The invention will be described in detail in the following description of preferred embodiments with reference to the following figures wherein:
The BCMD p channel MOS transistor device is formed by central p+ source 113, which is surrounded by annually shaped gate 105, and drains 123 and 103. Regions 123 and 103 actually form a single contiguous diffusion that completely surrounds gate 105. When the BCMD transistor is properly biased, hole current 118 flows from source 113 to drains 103/123. The transistor threshold is modulated by presence of electron charge 119 under the gate. The BCMD transistor can be biased either by a constant current source or by a constant voltage source. When biased by a constant current source, charge 119 is detected by measuring the potential of source 113. When biased by a constant voltage source, the present of charge is sensed by measuring hole current 118, flowing into source 113. Lines 116 and 117 indicate connections of the photocell to the appropriate biasing and sensing circuits located elsewhere on the chip. When light photons 120 enter the pinned photodiode, formed by p+ diffusion 103, they generate electrons 121. These are collected in a potential well under the BCMD transistor gate 105 and join electrons 119 already collected there to modulate the device potential or current. When too many electrons accumulate in the well, excess 122 overflows into the anti-blooming drain region that is formed under gate 107 by implants 114 and n+ diffusion 124. When proper biases are applied to gates 105 and 107, all charge can be emptied from the structure into the drain 124. This is called the complete charge reset and as a result no kTC-reset noise is generated. Charge can also be repeatedly sensed many times before reset. While the BCMD MOS transistor has a small size, the addition of the pinned photodiode region and the anti-blooming drain structure makes this pixel larger and less suitable for applications in high-resolution CMOS image sensors with very small pixel sizes.
The simplified drawing 200 in
Similarly as in the previous case of BCMD device, the DGBCMD device can be biased either by a constant current source or by a constant voltage source. The biases are provided to the structure via connections 212, 213, 214, and 215. When photons 223 enter the photosensitive area of the pixel, they create electrons 202. Electrons flow into a potential well located in region 218 and join electrons 221 already collected there. When overflow or reset condition occurs, electrons flow through region 219 into n+ drain 203.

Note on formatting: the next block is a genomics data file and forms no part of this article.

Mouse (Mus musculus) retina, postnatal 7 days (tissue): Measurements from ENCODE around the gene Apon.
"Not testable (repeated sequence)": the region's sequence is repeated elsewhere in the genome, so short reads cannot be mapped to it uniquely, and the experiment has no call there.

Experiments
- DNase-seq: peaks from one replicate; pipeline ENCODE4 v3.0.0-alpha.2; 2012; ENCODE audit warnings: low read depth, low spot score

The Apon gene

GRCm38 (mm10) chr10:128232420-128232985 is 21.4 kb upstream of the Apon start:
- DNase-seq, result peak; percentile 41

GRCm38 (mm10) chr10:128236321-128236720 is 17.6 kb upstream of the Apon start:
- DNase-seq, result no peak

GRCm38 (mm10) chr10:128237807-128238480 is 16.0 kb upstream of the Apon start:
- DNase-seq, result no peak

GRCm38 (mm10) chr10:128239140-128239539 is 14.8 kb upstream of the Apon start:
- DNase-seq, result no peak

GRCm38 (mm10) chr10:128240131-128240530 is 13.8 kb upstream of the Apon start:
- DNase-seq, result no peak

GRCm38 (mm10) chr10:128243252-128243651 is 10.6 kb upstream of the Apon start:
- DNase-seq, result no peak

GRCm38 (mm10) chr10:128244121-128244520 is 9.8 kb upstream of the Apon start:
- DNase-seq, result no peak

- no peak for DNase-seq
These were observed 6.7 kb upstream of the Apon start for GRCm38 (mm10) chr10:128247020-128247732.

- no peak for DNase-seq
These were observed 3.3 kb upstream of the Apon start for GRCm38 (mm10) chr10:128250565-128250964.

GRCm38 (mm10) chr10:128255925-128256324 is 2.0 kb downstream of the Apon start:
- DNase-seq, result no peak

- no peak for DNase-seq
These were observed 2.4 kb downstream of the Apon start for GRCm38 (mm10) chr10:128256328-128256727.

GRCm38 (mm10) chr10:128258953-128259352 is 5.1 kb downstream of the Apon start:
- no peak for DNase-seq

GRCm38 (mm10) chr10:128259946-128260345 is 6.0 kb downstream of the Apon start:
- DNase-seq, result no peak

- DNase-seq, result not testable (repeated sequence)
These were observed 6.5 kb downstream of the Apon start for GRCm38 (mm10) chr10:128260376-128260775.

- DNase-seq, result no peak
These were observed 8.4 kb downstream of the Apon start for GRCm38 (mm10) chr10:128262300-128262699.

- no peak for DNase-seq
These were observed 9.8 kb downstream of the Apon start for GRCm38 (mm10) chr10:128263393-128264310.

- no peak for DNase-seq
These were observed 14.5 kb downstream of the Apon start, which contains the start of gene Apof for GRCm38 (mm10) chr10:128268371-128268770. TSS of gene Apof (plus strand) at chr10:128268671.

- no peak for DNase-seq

For more clarity, a simplified potential profile of the DGBCMD device 301 along the transistor channel with the corresponding carrier flows is shown in drawing 300 in FIG. 3. The difference between potential of electrons and holes (band-gap) is for simplicity of drawing neglected, however, the difference between potential in silicon bulk and at the silicon—silicon dioxide interface is kept in the drawing at least for gate 312 (level 315). When gate 311 is biased low at level 303 and gate 312 biased high at level 304, holes 315 are injected from source 313 biased at level 305 and flow over barriers 315 and 303 to p+ drain biased at level 302. Hole current 318 can be measured or potential 305 sensed when the DGBCMD transistor is biased either by a constant voltage source or by a constant current source, respectively, as explained previously for BCMD device. Electrons 310 generated by photons 314 accumulate in a potential well at level 304 and modulate the hole current or source potential respectively. When sufficient electrons 317 accumulate in the well 304, the excess overflows over level 307 into n+ drain 306. This feature is called anti-blooming protection. This prevents spilling of charge from brightly illuminated pixels into neighboring pixels that may not be illuminated at all. Blooming is an unwanted phenomenon that leads to many unpleasant image artifacts and needs to be avoided in all modern image sensors. When it is necessary to reset collected charge, bias of source 301 is lowered to level 309, bias of gate 312 is lowered to level 308, and bias of gate 311 is raised to level 307 from level 303. Accumulated electrons 316 can now flow freely and unobstructed to n+drain biased at level 306. It is now easy to see that by suitable manipulation of biases applied to source 313, gate 311, and gate 312; it is possible to control the potential within the structure, and thus control the location and flow of holes and electrons in the structure independently. The exact pulse sequence that is applied to a CMOS sensor with DGBCMD photocells in its array during addressing, sensing, and reset time intervals is shown in more detail in FIG. 6.